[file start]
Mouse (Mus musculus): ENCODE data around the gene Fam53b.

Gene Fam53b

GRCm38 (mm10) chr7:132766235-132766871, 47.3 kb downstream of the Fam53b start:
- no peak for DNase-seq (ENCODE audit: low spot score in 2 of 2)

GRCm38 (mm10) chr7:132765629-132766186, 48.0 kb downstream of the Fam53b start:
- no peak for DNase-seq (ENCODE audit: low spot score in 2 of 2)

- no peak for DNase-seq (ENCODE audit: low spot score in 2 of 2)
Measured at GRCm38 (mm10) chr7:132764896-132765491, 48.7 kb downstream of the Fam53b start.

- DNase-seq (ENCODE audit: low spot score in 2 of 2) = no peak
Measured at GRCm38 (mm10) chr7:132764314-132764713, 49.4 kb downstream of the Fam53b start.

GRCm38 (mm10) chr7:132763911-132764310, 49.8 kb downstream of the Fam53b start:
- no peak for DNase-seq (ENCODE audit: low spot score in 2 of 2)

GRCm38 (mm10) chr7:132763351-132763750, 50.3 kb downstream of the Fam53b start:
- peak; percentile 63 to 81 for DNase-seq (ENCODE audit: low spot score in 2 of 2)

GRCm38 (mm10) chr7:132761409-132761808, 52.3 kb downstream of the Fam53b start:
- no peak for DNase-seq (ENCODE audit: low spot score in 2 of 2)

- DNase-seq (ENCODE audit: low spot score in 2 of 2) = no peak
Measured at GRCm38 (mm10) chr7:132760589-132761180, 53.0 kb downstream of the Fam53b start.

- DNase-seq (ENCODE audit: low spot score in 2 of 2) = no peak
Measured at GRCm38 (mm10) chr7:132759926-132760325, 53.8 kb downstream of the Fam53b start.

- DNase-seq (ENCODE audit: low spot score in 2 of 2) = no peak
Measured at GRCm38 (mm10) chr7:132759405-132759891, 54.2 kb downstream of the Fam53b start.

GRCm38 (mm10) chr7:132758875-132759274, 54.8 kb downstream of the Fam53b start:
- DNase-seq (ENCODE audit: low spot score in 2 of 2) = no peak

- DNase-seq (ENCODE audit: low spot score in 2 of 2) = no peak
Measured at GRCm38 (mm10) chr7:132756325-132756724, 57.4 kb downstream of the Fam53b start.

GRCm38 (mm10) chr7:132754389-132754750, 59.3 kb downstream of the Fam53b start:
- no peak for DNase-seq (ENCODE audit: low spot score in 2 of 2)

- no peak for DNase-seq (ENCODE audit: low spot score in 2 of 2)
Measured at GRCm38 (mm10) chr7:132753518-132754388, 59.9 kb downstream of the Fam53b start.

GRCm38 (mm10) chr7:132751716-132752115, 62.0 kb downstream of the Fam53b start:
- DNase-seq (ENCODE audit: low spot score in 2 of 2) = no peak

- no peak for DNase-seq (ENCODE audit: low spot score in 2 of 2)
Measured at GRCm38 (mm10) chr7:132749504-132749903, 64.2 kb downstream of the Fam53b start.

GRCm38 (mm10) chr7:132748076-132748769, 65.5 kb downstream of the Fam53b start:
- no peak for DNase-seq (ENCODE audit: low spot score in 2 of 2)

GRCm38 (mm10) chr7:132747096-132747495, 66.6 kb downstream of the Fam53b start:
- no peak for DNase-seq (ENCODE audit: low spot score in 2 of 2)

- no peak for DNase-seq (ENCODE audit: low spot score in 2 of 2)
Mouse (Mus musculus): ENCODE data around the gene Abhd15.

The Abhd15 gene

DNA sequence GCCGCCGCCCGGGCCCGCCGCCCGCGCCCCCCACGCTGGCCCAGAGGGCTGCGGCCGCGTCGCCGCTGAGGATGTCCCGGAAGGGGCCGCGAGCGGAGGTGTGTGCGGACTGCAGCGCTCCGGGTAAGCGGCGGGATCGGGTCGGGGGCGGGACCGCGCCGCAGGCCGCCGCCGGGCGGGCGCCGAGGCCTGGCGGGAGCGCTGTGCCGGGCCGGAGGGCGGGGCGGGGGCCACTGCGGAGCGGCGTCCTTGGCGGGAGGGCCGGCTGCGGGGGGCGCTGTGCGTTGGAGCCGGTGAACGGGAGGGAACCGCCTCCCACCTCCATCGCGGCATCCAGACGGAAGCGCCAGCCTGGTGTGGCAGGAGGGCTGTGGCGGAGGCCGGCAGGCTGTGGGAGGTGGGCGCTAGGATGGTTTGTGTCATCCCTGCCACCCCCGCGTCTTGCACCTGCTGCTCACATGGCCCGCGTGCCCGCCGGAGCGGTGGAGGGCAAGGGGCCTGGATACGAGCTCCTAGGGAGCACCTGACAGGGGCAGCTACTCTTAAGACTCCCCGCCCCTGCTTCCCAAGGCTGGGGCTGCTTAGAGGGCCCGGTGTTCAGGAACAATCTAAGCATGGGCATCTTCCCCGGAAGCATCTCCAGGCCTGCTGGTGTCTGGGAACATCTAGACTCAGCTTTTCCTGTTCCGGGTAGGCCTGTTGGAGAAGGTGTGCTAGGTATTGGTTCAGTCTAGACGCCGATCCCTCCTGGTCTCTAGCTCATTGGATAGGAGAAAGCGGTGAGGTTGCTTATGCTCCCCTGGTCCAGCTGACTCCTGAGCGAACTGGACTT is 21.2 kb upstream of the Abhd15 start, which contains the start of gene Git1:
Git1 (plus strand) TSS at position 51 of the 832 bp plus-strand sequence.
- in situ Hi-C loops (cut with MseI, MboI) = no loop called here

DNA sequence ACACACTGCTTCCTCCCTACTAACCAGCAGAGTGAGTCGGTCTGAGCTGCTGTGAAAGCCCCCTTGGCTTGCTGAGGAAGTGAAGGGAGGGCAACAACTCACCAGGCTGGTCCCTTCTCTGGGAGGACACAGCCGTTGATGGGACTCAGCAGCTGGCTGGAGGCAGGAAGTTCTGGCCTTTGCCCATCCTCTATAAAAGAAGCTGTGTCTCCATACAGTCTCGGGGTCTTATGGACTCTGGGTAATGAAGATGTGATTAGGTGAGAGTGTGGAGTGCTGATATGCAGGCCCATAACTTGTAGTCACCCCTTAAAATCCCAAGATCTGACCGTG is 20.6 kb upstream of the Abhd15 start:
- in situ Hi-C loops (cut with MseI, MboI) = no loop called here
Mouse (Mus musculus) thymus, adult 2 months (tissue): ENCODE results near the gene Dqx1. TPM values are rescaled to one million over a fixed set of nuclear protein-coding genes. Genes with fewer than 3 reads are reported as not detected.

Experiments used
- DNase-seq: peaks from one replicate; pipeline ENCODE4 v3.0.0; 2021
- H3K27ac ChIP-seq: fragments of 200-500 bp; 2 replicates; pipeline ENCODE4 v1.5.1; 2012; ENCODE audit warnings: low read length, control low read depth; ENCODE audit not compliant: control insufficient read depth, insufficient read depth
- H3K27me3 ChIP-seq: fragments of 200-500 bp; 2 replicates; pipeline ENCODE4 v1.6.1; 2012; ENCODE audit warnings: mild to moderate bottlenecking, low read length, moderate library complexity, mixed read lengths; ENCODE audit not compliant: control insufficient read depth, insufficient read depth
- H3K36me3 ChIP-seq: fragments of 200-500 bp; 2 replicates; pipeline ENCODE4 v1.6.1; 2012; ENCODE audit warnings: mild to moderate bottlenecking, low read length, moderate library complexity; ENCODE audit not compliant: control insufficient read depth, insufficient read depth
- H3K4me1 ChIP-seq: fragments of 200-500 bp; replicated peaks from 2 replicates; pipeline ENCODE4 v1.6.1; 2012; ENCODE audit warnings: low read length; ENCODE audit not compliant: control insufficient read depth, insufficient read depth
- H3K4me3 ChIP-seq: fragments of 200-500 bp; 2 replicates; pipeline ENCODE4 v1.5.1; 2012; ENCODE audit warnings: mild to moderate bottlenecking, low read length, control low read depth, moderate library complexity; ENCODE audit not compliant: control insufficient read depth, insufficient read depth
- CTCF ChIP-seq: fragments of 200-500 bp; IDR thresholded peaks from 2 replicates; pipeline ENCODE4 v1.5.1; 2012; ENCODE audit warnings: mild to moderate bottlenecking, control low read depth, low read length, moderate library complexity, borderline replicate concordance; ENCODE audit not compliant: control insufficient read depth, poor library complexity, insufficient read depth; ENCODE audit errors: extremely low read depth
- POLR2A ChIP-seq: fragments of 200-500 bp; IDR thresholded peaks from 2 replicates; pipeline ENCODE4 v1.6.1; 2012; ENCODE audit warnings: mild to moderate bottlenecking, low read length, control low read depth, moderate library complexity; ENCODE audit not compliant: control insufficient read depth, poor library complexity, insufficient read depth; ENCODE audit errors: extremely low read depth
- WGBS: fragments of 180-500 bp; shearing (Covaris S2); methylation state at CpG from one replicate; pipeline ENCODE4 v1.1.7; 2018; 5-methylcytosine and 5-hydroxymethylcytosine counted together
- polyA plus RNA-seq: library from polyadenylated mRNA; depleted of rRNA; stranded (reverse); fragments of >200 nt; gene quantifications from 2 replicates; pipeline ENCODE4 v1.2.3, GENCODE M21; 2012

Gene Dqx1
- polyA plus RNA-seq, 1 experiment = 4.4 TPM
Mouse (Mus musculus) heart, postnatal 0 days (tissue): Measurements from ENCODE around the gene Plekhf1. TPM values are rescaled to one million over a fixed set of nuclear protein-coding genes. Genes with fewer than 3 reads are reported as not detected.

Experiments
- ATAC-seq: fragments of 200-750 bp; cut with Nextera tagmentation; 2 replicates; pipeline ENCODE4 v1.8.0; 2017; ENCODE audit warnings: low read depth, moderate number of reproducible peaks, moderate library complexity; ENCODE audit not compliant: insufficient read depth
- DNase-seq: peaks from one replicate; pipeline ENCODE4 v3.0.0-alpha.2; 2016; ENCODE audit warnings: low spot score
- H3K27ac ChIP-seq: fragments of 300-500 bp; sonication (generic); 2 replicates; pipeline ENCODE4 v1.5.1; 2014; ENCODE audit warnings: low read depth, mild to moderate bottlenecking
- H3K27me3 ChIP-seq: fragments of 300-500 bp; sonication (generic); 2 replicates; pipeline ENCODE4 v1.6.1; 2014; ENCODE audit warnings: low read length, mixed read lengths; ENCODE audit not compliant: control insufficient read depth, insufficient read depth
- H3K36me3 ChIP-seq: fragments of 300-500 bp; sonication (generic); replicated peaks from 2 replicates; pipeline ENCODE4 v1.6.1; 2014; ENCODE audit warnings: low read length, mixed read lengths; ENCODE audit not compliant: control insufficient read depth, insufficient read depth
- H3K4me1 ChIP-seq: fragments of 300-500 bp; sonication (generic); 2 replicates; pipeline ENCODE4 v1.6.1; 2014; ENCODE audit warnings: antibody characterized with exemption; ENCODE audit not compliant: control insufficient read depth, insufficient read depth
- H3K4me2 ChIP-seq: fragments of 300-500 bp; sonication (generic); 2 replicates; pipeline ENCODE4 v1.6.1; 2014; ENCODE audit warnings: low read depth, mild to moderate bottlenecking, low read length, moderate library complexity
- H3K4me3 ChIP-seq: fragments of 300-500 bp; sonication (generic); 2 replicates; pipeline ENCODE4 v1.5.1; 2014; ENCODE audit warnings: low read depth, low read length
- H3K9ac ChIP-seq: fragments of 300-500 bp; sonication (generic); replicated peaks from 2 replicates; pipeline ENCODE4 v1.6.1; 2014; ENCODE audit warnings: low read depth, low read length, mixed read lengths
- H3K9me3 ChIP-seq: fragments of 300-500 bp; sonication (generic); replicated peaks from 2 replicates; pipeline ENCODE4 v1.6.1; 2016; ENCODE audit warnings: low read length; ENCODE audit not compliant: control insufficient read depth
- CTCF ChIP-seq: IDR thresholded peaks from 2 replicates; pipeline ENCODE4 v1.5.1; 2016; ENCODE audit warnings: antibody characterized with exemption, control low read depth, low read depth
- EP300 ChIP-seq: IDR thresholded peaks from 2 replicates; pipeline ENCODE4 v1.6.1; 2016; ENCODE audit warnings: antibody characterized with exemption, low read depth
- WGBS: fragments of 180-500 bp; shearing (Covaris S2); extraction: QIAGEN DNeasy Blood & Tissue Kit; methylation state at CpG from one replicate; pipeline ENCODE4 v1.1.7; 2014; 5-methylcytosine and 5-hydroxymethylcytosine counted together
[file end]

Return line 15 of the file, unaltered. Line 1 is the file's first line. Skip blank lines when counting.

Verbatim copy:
GRCm38 (mm10) chr7:132761409-132761808, 52.3 kb downstream of the Fam53b start: